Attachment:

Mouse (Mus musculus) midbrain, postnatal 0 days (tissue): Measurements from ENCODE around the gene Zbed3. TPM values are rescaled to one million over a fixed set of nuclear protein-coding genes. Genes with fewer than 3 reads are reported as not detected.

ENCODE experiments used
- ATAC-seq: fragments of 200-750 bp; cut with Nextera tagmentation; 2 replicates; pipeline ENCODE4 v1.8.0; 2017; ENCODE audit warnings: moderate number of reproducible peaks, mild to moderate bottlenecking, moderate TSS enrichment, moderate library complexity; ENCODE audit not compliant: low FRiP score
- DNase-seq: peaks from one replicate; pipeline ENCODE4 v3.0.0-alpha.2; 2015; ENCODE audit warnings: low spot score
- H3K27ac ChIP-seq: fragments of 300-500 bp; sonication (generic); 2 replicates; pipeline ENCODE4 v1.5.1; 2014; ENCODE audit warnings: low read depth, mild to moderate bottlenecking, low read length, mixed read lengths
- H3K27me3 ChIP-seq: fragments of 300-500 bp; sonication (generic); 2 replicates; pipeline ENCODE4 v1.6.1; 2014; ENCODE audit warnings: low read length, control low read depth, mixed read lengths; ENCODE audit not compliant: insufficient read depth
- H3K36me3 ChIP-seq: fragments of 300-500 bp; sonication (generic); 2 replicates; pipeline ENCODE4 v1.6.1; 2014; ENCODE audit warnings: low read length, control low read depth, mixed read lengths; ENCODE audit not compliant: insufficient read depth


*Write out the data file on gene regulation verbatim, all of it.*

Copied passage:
Mouse (Mus musculus) midbrain, postnatal 0 days (tissue): Measurements from ENCODE around the gene Zbed3. TPM values are rescaled to one million over a fixed set of nuclear protein-coding genes. Genes with fewer than 3 reads are reported as not detected.

ENCODE experiments used
- ATAC-seq: fragments of 200-750 bp; cut with Nextera tagmentation; 2 replicates; pipeline ENCODE4 v1.8.0; 2017; ENCODE audit warnings: moderate number of reproducible peaks, mild to moderate bottlenecking, moderate TSS enrichment, moderate library complexity; ENCODE audit not compliant: low FRiP score
- DNase-seq: peaks from one replicate; pipeline ENCODE4 v3.0.0-alpha.2; 2015; ENCODE audit warnings: low spot score
- H3K27ac ChIP-seq: fragments of 300-500 bp; sonication (generic); 2 replicates; pipeline ENCODE4 v1.5.1; 2014; ENCODE audit warnings: low read depth, mild to moderate bottlenecking, low read length, mixed read lengths
- H3K27me3 ChIP-seq: fragments of 300-500 bp; sonication (generic); 2 replicates; pipeline ENCODE4 v1.6.1; 2014; ENCODE audit warnings: low read length, control low read depth, mixed read lengths; ENCODE audit not compliant: insufficient read depth
- H3K36me3 ChIP-seq: fragments of 300-500 bp; sonication (generic); 2 replicates; pipeline ENCODE4 v1.6.1; 2014; ENCODE audit warnings: low read length, control low read depth, mixed read lengths; ENCODE audit not compliant: insufficient read depth